If the information is accurate – that is, if it accurately represents the thing it purports to represent – then there is a genuine cause for concern, perhaps even alarm. But first, sometimes, information has to pass the “smell test.” If it just doesn’t sound right, dig a little deeper.

However, there is a DEFINITE skew which, when considered, renders the interpretation of the findings questionable, at best.

Since there are TWO separate entities reporting the SAME information, how could it possibly be inaccurate, or incorrect?

Let’s consider further, to determine if such alarm might be genuinely warranted.

Searching for Labor Force Participation Rate datasets from Read the rest of this entry »

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Federal Reserve’s “Beige Book” shows improving economy

Posted by Warm Southern Breeze on Thursday, January 17, 2013

The Federal Reserve regularly publishes a summary of economic activity in the 12 Federal Reserve Districts in the United States.

It is important to note that “This document summarizes comments received from businesses and other contacts outside the Federal Reserve and is not a commentary on the views of Federal Reserve officials.”

Much, if not most of the news was promising.

Summary highlights from this Beige Book 2013-01-16 are that:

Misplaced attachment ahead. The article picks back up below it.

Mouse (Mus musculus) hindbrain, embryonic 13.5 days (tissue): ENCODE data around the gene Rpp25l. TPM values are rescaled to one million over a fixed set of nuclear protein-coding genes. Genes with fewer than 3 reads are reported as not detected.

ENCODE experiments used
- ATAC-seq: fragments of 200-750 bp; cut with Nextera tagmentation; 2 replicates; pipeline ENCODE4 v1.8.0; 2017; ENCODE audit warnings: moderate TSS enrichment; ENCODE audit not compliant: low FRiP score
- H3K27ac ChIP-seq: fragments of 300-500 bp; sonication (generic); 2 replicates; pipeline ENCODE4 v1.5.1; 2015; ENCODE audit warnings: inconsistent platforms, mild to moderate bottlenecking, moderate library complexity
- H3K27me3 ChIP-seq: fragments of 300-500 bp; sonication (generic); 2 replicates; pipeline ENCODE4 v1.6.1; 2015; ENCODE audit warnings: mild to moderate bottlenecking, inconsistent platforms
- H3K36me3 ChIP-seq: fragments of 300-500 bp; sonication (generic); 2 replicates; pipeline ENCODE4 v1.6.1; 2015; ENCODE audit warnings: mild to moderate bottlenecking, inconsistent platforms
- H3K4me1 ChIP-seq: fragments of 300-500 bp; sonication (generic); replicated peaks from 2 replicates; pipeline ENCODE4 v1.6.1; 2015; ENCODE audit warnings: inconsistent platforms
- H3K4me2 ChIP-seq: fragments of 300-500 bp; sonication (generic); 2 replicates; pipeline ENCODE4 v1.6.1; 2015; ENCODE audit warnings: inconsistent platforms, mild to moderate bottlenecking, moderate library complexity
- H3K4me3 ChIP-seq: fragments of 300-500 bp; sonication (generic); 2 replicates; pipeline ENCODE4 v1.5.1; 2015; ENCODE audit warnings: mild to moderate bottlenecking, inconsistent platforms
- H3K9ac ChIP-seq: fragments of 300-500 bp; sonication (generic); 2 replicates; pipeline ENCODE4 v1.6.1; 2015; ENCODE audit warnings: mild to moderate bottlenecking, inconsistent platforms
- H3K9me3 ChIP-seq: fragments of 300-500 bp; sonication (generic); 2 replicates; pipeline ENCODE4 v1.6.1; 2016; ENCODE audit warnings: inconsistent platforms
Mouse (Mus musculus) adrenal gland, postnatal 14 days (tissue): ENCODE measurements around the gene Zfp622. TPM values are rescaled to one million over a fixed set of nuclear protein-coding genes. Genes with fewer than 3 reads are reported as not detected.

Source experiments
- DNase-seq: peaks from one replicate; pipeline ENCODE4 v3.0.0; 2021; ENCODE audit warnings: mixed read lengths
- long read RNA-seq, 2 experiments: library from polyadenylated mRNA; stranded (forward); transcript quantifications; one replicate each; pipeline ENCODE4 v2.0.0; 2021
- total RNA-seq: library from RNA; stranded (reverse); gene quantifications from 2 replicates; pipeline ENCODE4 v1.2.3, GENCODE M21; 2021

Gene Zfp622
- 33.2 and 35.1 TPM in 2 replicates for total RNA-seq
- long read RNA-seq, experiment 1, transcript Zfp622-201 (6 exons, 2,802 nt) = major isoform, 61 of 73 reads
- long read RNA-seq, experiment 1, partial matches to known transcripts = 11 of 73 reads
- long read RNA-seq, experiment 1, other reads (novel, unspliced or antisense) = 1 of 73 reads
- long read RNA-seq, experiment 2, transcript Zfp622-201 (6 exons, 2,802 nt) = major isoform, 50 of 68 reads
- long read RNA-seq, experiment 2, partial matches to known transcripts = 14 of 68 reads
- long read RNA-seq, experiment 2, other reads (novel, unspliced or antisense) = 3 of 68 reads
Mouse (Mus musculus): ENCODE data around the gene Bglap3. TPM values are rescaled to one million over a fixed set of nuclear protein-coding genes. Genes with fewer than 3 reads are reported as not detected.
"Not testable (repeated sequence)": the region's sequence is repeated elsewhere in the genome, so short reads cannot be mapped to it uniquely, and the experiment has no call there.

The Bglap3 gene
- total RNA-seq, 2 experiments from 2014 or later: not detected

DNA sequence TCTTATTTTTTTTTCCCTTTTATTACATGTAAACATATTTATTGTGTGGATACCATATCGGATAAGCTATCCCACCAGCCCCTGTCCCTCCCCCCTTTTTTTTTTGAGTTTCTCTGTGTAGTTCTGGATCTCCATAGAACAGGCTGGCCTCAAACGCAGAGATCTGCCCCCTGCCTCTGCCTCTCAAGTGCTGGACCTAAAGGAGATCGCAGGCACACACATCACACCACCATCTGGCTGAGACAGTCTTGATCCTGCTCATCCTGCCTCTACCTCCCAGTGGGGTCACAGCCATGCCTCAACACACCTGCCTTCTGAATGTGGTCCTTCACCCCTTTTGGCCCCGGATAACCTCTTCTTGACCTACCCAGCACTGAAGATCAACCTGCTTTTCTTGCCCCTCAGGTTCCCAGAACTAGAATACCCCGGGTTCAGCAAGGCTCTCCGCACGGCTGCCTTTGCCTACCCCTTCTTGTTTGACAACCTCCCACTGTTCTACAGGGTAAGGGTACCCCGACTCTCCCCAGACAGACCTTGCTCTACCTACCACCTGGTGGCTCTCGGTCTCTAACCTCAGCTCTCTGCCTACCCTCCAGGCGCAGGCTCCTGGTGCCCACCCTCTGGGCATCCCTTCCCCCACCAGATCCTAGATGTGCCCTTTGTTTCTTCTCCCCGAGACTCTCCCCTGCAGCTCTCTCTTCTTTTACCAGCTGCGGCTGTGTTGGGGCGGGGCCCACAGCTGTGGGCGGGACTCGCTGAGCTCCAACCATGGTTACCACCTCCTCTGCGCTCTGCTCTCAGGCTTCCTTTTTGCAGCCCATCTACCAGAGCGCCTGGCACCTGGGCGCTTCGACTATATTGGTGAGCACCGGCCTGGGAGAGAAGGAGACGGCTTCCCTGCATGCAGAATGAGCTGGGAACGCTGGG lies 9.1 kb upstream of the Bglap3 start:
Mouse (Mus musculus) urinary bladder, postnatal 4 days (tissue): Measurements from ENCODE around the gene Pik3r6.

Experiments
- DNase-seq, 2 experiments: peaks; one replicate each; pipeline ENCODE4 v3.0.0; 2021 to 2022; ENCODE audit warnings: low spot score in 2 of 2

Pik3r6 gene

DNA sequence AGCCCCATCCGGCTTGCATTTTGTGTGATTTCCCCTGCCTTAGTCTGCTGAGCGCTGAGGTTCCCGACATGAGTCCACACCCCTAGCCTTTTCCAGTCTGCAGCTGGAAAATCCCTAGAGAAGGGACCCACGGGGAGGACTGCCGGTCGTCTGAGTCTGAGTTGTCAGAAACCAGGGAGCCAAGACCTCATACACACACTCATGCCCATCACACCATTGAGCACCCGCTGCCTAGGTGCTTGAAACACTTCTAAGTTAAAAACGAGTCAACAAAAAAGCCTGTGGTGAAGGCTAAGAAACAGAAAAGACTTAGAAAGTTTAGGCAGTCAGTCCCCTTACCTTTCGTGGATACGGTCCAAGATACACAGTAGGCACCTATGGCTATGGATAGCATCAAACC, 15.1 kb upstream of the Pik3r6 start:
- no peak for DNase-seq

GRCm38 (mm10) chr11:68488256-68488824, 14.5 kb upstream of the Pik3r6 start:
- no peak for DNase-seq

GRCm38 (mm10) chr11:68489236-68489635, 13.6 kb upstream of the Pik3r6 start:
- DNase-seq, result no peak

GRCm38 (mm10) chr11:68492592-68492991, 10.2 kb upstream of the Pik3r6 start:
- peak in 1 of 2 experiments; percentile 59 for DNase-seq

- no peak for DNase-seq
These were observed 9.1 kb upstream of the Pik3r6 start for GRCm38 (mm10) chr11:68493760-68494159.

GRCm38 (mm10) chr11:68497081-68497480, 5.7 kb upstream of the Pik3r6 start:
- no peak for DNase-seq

• “Reports from the twelve Federal Reserve Districts indicated that economic activity has expanded since the previous Beige Book report, with all twelve Districts characterizing the pace of growth as either modest or moderate.”

• “All twelve districts reported some growth in Read the rest of this entry »

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Taxpayers’ $182B TARP bailout of AIG Now Fully Recovered

Posted by Warm Southern Breeze on Tuesday, September 11, 2012

As the president and others – nonpartisan and partisan alike – have noted, BIG BUSINESS should NOT need a bailout. They should be operated in such a manner as to allow the Free Market to decide how, to what extent, and if they prosper. As part of that process, ironclad and strong regulation to prevent fraud and abuse should be vigorously enforced. And chief executives Read the rest of this entry »

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How to End This Depression

Posted by Warm Southern Breeze on Sunday, July 29, 2012

It’s been said that ‘everything should be made as simple as possible, but not simpler.’

The distinguished Dr. Krugman – who accurately foretold in 2001 that the “Bush Tax Cuts” would create significant deficit (and they did) – understands the role of government in providing opportunity for entrepreneurs and private enterprise, and the equally important role that government has in responsibility to protect public health and safety.

The long and short of it is this: Government spending on economic infrastructure (including education) is a good investment because it yields significant immediate and long-term results.

Why?

Because Materials and Manpower ALWAYS come from the private sector.

Regular readers of this blog will be familiar with the aforementioned premise, and the numerous times about which I have written in detail about the same. This entry illustrates with three excellent examples of that principle.